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The Champions League means nothing for the Bundesliga or Serie A's status

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The triumphs and failures of German and Italian clubs respectively in this season's Champions League group stages don't mean anything in the long run for either league.

Dennis Grombkowski

Generally, the Champions League group stages go more or less the same every year. A few big sides suffer shock defeats, but in the end all get through and finish more or less where everyone expected. This is the nature of having a seeded group stage - it serves to mitigate against the inherent unpredictability of football by having a larger sample size to even things out.

This time, however, there were slightly more shocks. Benfica being replaced by Olympiakos is a surprise, but not one that will change much in the grand scheme of things. Juventus' exit was by far the bigger shock, leaving 9th-placed AC Milan as Serie A's  only club in the knockout stages. There, they will face one of Manchester United, Chelsea, Atletico Madrid, Real Madrid, Paris Saint-Germain and Borussia Dortmund, all of whom they are likely to lose an encounter with.

Meanwhile, with four German clubs making progress, Lothar Matthaus and Franck Ribery were among those hailing the bold new era, claiming the Bundesliga as the world's best. It seems a rather cheap way to look at it - the team currently second in the division, after all, were defeated 9-2 on aggregate by the team currently ninth in England. Borussia Dortmund only scraped into the final sixteen with a late goal, while Bayern Munich lost at home to Manchester City and Schalke were far from impressive either.

People will also point to the continued decline of Serie A, but that's only really true for talking about the coefficient scores, which will leave them trailing further behind Germany. In reality, Juventus more than held their own at the Bernabeu until some idiocy from Giorgio Chiellini, combined with complacency against Copenhagen, cost them dearly. Napoli were also close to going through from an impossibly difficult group.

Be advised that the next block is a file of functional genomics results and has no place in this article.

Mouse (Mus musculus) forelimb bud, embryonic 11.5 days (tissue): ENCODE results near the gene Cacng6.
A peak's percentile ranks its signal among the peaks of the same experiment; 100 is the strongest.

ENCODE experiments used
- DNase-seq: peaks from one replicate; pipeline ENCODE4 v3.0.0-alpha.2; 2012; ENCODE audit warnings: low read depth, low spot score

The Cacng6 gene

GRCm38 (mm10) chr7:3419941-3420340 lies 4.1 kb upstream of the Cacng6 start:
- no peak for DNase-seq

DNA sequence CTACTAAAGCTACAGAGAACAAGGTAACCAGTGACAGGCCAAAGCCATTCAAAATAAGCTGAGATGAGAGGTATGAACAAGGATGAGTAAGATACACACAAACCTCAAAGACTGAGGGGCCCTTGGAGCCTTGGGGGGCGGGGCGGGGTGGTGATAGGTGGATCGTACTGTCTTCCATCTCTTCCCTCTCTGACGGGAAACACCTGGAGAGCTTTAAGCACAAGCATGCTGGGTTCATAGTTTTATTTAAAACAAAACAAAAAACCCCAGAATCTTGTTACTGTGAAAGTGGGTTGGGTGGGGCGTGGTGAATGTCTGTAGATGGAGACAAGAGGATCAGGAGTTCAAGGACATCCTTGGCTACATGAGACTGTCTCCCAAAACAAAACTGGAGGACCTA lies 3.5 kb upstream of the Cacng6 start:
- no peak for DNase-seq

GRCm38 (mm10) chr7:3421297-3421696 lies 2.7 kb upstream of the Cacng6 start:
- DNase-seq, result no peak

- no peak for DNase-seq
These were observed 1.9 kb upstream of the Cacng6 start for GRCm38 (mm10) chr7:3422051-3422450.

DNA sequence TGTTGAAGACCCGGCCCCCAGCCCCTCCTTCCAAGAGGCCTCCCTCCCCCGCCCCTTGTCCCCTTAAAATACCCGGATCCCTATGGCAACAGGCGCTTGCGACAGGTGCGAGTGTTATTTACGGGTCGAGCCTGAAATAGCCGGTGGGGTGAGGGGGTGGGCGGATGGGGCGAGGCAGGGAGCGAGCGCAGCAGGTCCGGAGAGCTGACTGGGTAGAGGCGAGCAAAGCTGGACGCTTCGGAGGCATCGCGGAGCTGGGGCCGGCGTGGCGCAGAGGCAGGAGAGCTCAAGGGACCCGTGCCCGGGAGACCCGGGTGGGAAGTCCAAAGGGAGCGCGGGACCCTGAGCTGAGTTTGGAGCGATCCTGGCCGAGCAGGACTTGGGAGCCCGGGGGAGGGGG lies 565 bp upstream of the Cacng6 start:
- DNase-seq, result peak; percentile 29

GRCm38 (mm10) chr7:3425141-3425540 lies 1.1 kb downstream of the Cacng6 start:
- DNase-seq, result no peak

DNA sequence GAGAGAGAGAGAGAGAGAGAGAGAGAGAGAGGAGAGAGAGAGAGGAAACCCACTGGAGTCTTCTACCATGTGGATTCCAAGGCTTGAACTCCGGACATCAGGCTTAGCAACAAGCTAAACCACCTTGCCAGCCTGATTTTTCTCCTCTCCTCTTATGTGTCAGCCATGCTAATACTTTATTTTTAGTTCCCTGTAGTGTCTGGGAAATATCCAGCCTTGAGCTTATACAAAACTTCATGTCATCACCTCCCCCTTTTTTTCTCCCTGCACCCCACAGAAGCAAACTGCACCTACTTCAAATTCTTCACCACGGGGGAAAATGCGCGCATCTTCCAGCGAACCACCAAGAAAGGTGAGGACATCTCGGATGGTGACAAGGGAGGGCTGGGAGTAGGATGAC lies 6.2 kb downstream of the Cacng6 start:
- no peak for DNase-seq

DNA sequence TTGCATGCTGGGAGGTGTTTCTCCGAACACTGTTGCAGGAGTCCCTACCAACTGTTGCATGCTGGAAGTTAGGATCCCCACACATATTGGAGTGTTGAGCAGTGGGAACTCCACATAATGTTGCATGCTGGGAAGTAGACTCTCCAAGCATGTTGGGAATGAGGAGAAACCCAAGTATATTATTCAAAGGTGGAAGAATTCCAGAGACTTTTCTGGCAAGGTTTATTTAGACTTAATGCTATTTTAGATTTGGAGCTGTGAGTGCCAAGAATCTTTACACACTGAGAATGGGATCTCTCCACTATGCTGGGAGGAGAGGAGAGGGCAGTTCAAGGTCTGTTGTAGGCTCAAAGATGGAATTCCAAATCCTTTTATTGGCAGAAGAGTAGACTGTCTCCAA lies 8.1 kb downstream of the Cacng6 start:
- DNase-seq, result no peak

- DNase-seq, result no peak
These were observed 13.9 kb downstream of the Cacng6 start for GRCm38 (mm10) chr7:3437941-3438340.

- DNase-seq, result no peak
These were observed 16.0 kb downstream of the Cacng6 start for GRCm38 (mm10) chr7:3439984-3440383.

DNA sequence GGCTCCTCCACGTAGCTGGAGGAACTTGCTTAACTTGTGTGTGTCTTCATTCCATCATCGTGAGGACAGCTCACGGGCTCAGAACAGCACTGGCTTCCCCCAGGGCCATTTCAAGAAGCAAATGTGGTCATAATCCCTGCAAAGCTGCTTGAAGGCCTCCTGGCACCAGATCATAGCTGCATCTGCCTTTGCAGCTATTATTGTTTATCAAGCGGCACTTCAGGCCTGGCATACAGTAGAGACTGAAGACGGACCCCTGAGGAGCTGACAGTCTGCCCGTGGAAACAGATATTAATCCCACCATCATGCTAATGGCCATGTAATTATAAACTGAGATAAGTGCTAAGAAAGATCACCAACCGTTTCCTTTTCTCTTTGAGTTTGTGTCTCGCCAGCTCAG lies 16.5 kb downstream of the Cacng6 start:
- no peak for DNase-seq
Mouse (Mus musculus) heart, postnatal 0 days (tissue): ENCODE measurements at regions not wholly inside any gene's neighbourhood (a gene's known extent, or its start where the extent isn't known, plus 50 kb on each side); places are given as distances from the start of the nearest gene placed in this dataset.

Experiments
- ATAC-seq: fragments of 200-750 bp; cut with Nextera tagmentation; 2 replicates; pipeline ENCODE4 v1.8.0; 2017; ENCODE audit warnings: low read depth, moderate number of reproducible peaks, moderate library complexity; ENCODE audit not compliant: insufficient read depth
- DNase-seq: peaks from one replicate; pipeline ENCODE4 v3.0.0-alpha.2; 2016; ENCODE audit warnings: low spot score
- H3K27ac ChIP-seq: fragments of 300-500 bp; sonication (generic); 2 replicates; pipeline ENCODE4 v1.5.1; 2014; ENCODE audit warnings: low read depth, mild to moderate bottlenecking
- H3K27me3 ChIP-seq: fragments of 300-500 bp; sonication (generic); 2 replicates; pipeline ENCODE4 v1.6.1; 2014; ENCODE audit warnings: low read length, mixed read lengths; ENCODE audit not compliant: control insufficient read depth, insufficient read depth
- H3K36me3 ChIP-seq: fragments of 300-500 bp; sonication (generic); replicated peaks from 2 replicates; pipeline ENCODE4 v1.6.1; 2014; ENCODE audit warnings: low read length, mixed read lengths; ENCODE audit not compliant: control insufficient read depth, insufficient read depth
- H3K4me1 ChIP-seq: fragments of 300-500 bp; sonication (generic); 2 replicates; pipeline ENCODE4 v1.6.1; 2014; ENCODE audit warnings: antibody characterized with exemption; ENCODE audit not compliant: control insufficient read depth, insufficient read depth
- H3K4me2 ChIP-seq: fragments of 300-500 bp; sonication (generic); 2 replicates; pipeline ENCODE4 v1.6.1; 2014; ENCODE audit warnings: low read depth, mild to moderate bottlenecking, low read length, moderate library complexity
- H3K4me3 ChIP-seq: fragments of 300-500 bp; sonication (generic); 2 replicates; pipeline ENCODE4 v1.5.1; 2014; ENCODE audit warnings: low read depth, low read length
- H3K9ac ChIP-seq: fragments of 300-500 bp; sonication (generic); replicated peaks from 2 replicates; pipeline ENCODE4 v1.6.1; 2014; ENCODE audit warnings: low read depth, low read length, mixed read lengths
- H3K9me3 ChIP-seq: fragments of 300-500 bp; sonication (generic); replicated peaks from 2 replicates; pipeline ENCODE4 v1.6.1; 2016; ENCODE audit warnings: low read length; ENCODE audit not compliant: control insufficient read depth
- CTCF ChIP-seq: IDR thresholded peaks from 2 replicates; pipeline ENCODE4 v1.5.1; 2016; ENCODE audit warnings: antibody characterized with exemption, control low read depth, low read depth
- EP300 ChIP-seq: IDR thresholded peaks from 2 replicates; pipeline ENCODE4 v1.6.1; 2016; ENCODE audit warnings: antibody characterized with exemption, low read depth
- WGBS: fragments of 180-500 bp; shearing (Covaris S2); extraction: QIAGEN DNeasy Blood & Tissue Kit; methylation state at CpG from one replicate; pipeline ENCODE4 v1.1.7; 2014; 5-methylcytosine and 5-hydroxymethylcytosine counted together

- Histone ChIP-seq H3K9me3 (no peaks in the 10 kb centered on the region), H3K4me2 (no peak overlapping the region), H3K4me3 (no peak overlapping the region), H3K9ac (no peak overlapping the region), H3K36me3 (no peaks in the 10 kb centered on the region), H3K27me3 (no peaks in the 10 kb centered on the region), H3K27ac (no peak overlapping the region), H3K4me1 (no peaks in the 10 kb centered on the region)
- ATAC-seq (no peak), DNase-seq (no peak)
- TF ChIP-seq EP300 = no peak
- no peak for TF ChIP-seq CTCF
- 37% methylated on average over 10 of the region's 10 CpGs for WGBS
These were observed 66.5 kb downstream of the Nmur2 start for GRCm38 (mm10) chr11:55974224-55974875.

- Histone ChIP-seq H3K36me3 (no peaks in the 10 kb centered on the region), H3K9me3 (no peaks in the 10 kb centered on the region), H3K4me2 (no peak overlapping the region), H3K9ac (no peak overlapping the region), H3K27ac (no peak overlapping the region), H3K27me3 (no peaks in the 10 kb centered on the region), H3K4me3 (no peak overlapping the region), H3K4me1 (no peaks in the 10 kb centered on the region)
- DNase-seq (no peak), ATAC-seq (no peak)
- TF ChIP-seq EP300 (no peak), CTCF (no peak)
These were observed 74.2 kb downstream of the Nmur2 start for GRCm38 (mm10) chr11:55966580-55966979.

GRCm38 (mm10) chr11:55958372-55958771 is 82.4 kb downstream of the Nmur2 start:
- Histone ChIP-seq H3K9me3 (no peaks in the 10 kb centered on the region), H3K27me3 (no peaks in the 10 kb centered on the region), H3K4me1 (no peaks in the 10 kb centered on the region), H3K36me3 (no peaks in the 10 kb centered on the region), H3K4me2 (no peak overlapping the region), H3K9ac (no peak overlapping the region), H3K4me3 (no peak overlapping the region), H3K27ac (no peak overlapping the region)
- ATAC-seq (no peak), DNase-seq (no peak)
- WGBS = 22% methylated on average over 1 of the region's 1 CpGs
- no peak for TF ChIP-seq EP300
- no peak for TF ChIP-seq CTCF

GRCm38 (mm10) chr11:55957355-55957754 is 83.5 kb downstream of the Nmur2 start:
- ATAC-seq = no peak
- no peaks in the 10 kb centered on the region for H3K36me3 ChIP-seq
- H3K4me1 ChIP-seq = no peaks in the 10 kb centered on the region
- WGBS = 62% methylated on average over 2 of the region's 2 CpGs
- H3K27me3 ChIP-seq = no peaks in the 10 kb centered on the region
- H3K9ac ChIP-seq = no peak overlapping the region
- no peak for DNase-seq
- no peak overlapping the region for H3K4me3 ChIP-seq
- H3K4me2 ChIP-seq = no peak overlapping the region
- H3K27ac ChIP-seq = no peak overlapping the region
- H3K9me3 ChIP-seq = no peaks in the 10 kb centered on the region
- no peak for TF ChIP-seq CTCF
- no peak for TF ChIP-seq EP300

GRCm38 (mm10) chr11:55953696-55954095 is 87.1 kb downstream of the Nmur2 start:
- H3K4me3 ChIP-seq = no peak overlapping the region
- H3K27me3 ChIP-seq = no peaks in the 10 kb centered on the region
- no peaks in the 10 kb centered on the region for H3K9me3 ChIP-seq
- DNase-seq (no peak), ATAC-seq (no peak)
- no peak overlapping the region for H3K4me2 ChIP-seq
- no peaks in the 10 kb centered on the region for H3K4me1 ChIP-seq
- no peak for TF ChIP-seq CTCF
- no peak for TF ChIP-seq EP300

The heavy skewing of the financial situation in Germany towards the elite is not uncommon for European leagues. What is uncommon is that the elite seem to only have one member in Bayern Munich. The playing field is far from level, and until it's addressed, any German sides making progress will be anomalies, unable to compete with the tsunami of cash that arrives in the coffers of clubs in England through TV money every year. In Italy, they might not have those riches, but overall, the playing field is more level.

While coefficients will take a blow, the events of last night aren't symptomatic of anything deeper. Sometimes weird things happen in football - for those reading anything else into it as this point, the wish seems to be the father of the thought.

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Another club that should be disappointed with last night is Arsenal, who once again got through the Champions League group stage, once again finishing second, once again very likely to exit at the first knockout round. It's been a very familiar tale over the last few years, and this group was more difficult than most, but it should still be a worry for Arsene Wenger that his team fell at the final hurdle.

Now, Arsenal will have to face one of Bayern Munich, Real Madrid, Barcelona, Paris Saint-Germain or Atletico Madrid. The odds will be against them in all five games, as another forgettable run is lined up. It may end up being something of a reality check for the side. While they are rightly top of the league in England, their success has mostly been built around their consistency of defeating smaller clubs, which nobody else has been able to achieve.

It takes a lot more to be able to compete with real giants who have their act together. Although this may be the best thing for Arsenal - if they find out they can go toe-to-toe with Barcelona, great. If they can't, all the fewer fixtures to concentrate on the league.